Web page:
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Invasion of Privacy - Appropriation of Likeness

1 Elements and Case Citations

There are both statutory and common law claims of Invasion of Privacy based on “Appropriation of Likeness” in California.  Laws v. Sony Music Entm’t, Inc., 448 F.3d 1134, 1138-39 (9th Cir. 2006) (“‘[t]he remedies provided for under California Civil Code § 3344 complement the common law cause of action; they do not replace or codify the common law.’”).

Common Law:

The common law claim requires proof of:
(1) the defendant's use of the plaintiff’s identity;
(2) the appropriation of plaintiff’s name or likeness to defendant’s advantage, commercially or otherwise;
(3) lack of consent; and
(4) resulting injury.

Eastwood v. Superior Court, 149 Cal. App. 3d 409, 417 (1983), superseded by statute on other grounds.

California courts have broken the common law action into two types of wrongful appropriation:

The first type of appropriation is the right of publicity, . . . ., which is “in essence that the reaction of the public to name and likeness, which may be fortuitous or which may be managed or planned, endows the name and likeness of the person involved with commercially exploitable opportunities.”  The other is the appropriation of the name and likeness that brings injury to the feelings, that concerns one's own peace of mind, and that is mental and subjective.

Dora v. Frontline Video, Inc., 15 Cal. App. 4th 536, 541-42 (1993); accord Aroa Marketing, Inc. v. Hartford Ins. Co. of Midwest, 198 Cal. App. 4th 781, 789  (2011).

Codification:

Any person who knowingly uses another's name, voice, signature, photograph, or likeness, in any manner, on or in products, merchandise, or goods, or for purposes of advertising or selling, or soliciting purchases of, products, merchandise, goods or services, without such person's prior consent, or, in the case of a minor, the prior consent of his parent or legal guardian, shall be liable for any damages sustained by the person or persons injured as a result thereof.

Cal. Civ. Code § 3344(a) (2013).

CALIFORNIA STATE COURTS

Supreme Court of California:  Comedy III Productions, Inc. v. Gary Saderup, Inc., 25 Cal. 4th 387, 391-92 (2001) (discussing both common law and statutory claims).

California 1st District: Orthopedic Systems, Inc. v. Schlein, 202 Cal. App. 4th 529, 544 (2011) (discussing both common law and statutory claims).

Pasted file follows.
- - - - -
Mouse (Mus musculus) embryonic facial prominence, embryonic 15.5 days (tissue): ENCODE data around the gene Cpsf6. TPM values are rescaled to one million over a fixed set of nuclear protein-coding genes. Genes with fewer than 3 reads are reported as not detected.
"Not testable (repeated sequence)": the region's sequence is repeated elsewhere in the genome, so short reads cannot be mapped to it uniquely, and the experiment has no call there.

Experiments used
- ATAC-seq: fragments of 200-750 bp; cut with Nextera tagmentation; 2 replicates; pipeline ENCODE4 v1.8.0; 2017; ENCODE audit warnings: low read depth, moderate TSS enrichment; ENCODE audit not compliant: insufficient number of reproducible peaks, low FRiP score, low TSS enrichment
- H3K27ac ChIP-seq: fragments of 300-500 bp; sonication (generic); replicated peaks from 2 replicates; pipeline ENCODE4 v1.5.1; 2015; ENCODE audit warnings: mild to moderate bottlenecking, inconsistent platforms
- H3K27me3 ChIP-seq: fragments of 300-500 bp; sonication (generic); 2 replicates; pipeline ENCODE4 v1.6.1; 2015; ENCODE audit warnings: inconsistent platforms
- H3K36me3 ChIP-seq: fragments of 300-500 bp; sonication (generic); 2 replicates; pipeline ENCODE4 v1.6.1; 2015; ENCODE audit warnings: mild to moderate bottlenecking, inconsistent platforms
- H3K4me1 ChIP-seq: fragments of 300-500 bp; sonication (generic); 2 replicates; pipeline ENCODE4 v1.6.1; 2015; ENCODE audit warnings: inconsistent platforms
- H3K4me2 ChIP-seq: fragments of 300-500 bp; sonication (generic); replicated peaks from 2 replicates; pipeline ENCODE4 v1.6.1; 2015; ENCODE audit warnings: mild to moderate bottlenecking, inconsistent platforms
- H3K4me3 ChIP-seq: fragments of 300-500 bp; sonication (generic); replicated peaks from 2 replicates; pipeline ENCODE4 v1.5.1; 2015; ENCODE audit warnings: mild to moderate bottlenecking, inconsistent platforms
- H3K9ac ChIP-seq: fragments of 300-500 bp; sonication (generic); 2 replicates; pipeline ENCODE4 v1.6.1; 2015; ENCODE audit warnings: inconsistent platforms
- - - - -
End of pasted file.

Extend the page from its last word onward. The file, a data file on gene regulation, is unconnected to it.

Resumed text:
California 2d District: Eastwood v. Superior Court, 149 Cal. App. 3d 409, 417 (1983), superseded by statute on other grounds (discussing common law claim).

California 3d District: None

California 4thDistrict: None

California 5th District:  None

California 6th District: Montana v. San Jose Mercury News, Inc., 34 Cal. App. 4th 790, 793 (1995).

CALIFORNIA FEDERAL COURTS

United States Court of Appeal for the 9th Circuit: Doe v. Gangland Prods., No. 11-56325, 2013 U.S. App. LEXIS 19102, at *31-32 (9th Cir. Sep. 16, 2013) (considering claim brought pursuant to Cal. Civ. Code § 3344);  Laws v. Sony Music Entm’t, Inc., 448 F.3d 1134, 1138-39 (9th Cir. 2006) (discussing both common law and statutory claims).

Central District: Mindlab Media, LLC v. LWRC Int'l, LLC, No. CV 11-3405-CAS (FFMx), 2013 U.S. Dist. LEXIS 55948, at *11-12 (C.D. Cal. Apr. 15, 2013) (discussing both common law and statutory claims).

Eastern District:  Yeager v. Cingular Wireless LLC, 673 F. Supp. 2d 1089, 1095 (E.D. Cal. 2009) (discussing both common law and statutory claims).

Northern District: Cohen v. Facebook, Inc., 798 F. Supp. 2d 1090, 1093-94 (N.D. Cal. 2011) (discussing both common law and statutory claims).

Southern District:  None

2 Issues and Defenses to Claim for Invasion of Privacy – Public Disclosure of Private Facts

(1)  Cal. Code Civ. Proc. § 431.30(b)(2) (pleading affirmative defenses), and other standard defenses.  See Chapter 1 for all defenses.

(2)  Statute of Limitations:  Cal. Code Civ. Proc. 340(3) (one year); Maheu v. CBS, Inc., 201 Cal. App. 3d 662, 676 (1988).

(3)  Section 3344 contains “an exception to liability for any ‘use of a . . . likeness in connection with any news, public affairs, or sports broadcast or account, or any political campaign.’”  Doe v. Gangland Prods., No. 11-56325, 2013 U.S. App. LEXIS 19102, at *32 (9th Cir. Sep. 16, 2013) (citing Cal. Civ. Code § 3344(d)).  This exception has been held applicable to documentaries that do not fall in the “tradition of news.”  Id. at *32-33.

(4)  The common law claim has an exception for “matters of public interest.”  Stewart v. Rolling Stone LLC, 181 Cal. App. 4th 664, 680 (2010).

(5)  The use is an “expressive useentitled to First Amendment protection.  No Doubt v. Activision Publishing, Inc., 192 Cal. App. 4th 1018, 1027 (2011).  However, “[u]nder the ‘transformative use’ test developed by the California Supreme Court, [a] use does not qualify for First Amendment protection as a matter of law [where] it literally recreates [the individual’s likeness] in the very setting in which he has achieved renown.”  Keller v. Elec. Arts Inc. (In re NCAA Student-Athlete Name & Likeness Licensing Litig., 724 F.3d 1268, 1271 (9th Cir. 2013).

(6)  The common law right does apply to deceased personsEstate of Fuller v. Maxfield & Oberton Holdings, LLC, 906 F. Supp. 2d 997, 1008 (N.D. Cal. 2012).

(7)  The “single publication rule” codified at Cal. Civ. Code § 3425.3 applies to claims for invasion of privacy.  Christoff v. Nestle USA, Inc., 47 Cal. 4th 468, 476 (2009).